Likewise, if the amygdala is destroyed, emotional functioning becomes exceedingly abnormal, and social behavior is essentially abolished. Among humans (Lilly et al., 1983; Marlowe et al., 1975; Ramamurthi, 1988 ; Scott, Young, Calder, Hellawell, Aggleton, & Johnson, 1997; Terzian & Ore, 1955 ) and non-human primates and mammals (Kling, 1972; Kling & Brothers 1992; Kluver & Bucy, 1939), bilateral injuries or destruction of the amygdala significantly disturbs the ability to determine, discern, or identify the motivational and emotional significance of externally or internally occurring events, to accurately perceive social-emotional nuances conveyed by others through gesture, voice, or facial expression, or to select what behavior is appropriate given a specific social context. Animals or humans with bilateral amygdaloid destruction become pathologically shy, respond in an emotionally blunted manner, and seem unable to discern the social, emotional or motivational characteristics of what they see, feel, hear, and experience.

Even with mild injuries they may be unable to determine if others are behaving in a friendly or unfriendly fashion are are unable to feel liked or experience affection. Like those who are not necessarily neglected but who receive insufficient mothering and social stimulation, with mild amygdala injuries the individual may become shy and feel awkward and uncomfortable when around others.

Since the human amygdala (and the forebrain) remains relatively immature for the first two months of postnatal development (Yakovlev & Lecours, 1967), likewise, emotional and social neglect experienced and limited to this early age, is not as destructive as compared to those neglected later in life (Langmeier & Matejcek, 1975). Likewise, amygdala injury during the first several months does not appear to be as disruptive as damage experienced later--a function of neuroplasticity and the ability of other brain tissues to acquire displayed functions and associated (and still intact) neural pathways (see below).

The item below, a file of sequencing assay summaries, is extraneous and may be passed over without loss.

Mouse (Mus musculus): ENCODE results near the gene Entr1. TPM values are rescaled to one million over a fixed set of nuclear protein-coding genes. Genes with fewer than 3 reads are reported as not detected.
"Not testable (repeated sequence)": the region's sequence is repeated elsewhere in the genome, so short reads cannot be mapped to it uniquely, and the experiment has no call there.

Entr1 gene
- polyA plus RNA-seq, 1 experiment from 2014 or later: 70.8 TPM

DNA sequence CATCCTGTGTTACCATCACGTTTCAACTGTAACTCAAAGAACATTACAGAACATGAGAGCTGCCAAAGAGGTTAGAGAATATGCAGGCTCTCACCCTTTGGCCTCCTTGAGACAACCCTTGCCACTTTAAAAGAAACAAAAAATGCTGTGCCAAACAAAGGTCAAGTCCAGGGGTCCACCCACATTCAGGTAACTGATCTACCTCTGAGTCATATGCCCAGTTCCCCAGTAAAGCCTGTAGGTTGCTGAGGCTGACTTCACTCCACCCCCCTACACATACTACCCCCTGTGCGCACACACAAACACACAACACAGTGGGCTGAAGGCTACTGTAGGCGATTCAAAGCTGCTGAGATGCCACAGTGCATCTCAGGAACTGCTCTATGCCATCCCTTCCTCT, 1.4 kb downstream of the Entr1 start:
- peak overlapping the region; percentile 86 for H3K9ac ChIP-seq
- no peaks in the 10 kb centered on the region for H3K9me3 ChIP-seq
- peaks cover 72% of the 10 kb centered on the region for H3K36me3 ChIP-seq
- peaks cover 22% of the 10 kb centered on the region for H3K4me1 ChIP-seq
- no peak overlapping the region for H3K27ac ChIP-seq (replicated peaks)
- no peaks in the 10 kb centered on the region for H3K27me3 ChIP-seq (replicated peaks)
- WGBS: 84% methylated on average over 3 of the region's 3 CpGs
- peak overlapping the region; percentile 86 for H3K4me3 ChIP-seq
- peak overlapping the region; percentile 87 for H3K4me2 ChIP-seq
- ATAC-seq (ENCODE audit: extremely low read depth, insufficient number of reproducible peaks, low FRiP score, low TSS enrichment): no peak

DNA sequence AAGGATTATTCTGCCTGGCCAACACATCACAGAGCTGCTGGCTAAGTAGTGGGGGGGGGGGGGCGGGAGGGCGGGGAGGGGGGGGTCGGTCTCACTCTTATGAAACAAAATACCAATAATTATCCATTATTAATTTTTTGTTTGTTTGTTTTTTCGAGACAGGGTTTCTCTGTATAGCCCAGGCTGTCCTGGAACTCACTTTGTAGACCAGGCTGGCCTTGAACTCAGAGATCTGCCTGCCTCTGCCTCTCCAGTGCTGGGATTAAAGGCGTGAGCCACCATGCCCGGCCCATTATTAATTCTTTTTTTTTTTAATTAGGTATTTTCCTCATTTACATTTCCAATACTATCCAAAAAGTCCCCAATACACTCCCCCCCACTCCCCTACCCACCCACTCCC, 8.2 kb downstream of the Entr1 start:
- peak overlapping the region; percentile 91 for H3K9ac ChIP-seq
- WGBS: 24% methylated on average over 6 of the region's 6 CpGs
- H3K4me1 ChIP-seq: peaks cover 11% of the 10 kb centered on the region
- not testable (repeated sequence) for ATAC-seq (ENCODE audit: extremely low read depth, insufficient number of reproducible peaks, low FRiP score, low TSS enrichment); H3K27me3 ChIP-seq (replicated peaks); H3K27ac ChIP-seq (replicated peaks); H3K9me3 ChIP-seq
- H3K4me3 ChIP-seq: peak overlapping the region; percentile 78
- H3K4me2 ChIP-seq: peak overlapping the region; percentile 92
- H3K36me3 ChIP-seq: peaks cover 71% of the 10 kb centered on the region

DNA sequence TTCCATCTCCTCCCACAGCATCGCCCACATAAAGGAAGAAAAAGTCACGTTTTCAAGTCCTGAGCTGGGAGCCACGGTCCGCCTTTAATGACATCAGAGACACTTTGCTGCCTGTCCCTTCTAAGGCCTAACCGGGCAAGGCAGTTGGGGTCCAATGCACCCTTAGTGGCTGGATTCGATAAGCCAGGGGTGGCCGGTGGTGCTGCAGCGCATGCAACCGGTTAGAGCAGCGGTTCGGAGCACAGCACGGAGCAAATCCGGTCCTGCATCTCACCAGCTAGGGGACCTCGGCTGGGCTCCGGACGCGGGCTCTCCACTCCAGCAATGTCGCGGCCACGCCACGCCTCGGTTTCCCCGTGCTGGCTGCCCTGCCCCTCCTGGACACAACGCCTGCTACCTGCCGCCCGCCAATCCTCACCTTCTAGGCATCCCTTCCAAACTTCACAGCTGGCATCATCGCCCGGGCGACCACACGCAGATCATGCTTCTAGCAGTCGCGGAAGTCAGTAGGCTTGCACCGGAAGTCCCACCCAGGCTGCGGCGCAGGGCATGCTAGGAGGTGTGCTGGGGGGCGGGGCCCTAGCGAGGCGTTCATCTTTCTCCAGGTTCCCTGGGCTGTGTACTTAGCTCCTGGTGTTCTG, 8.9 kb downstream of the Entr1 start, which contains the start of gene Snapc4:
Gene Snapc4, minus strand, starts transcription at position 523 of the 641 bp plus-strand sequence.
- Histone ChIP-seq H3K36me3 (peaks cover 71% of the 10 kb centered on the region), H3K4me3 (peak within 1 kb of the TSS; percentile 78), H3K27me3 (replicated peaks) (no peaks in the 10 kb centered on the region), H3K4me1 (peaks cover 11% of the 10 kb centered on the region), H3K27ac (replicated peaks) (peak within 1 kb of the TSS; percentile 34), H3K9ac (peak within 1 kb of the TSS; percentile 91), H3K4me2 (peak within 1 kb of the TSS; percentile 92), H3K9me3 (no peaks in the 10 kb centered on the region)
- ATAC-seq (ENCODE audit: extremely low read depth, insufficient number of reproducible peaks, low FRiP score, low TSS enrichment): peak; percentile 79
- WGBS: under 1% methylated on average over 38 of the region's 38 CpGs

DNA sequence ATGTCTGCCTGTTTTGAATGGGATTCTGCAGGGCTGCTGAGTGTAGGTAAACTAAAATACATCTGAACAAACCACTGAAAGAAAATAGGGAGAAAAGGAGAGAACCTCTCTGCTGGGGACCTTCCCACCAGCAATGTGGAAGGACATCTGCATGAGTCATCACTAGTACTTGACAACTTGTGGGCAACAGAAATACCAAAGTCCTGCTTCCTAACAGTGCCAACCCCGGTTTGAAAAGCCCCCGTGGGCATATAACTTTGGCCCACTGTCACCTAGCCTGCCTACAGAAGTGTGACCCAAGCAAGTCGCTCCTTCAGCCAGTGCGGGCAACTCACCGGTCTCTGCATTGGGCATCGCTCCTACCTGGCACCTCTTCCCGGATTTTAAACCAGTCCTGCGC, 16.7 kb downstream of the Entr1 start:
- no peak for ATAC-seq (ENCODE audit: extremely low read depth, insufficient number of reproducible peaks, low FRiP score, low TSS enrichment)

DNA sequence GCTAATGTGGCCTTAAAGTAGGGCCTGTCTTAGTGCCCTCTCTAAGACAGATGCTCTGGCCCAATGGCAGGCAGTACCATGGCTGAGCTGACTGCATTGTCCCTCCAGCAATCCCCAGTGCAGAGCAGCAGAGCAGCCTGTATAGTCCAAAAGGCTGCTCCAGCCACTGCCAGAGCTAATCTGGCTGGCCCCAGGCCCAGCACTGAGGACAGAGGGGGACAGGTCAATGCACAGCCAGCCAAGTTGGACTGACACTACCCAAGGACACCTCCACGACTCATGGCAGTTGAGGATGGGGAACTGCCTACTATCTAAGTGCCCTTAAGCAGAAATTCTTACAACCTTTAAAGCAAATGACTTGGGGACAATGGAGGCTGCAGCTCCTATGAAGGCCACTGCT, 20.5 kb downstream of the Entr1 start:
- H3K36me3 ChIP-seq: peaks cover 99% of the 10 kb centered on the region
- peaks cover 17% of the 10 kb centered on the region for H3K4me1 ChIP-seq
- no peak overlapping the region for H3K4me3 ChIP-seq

However, when the amygdala is injured later in life, the resulting social-emotional agnosia will even abolishes any emotional feeling for loved ones ( Lilly et al., 1983; Marlowe et al., 1975) including, in one case, the patient's mother with whom he had been exceedingly close (Terzian & Ore, 1955). As described by Terzian and Ore (1955) the patient became extremely socially unresponsive, preferred to sit in isolation, well away from others, and demonstrated extreme and indiscriminate orality.


Among primates who have undergone bilateral amygdala removal, a dense social-emotional blindness becomes readily apparent. In several studies it was found that once these amygdalectomized primates were released to their social group, they were unable to comprehend emotional or social nuances and had little or no interest in social activity and persistently attempted to avoid contact with others (Kling, 1972; Kling & Brothers 1992; Jonason & Enloe, 1972). If approached they would withdraw. If followed they would flee. Among adults with bilateral amygdala lesions, total isolation was preferred.

Even maternal behavior is severely affected. According to Kling (1972), amygdalectomized mothers would bite off fingers or toes, break arms or legs, and behaved as if their "infant were a strange object to be mouthed, bitten and tossed around as though it were a rubber ball".

The behavior of mothers with bilateral amygdala destruction is in fact almost identical to the "maternal" behavior of mothers who had been raised in isolation. As described by Harlow and Harlow (1965, pp. 256-257, 259): "After the birth of her baby, the first of these unmothered mothers ignored the infant and sat relatively motionless at one side of the cage, staring fixedly into space hour after hour. As the infant matured desperate attempts to effect maternal contact were consistently repulsed... Other motherless monkeys were indifferent to their babies or brutalized them, biting off their fingers or toes, pounding them, and nearly killing them until caretakers intervened. Despite the consistent punishment, the babies persisted in their attempts to make maternal contact," which of course is due to the incredible need the infant and its limbic system has for social emotional stimulation.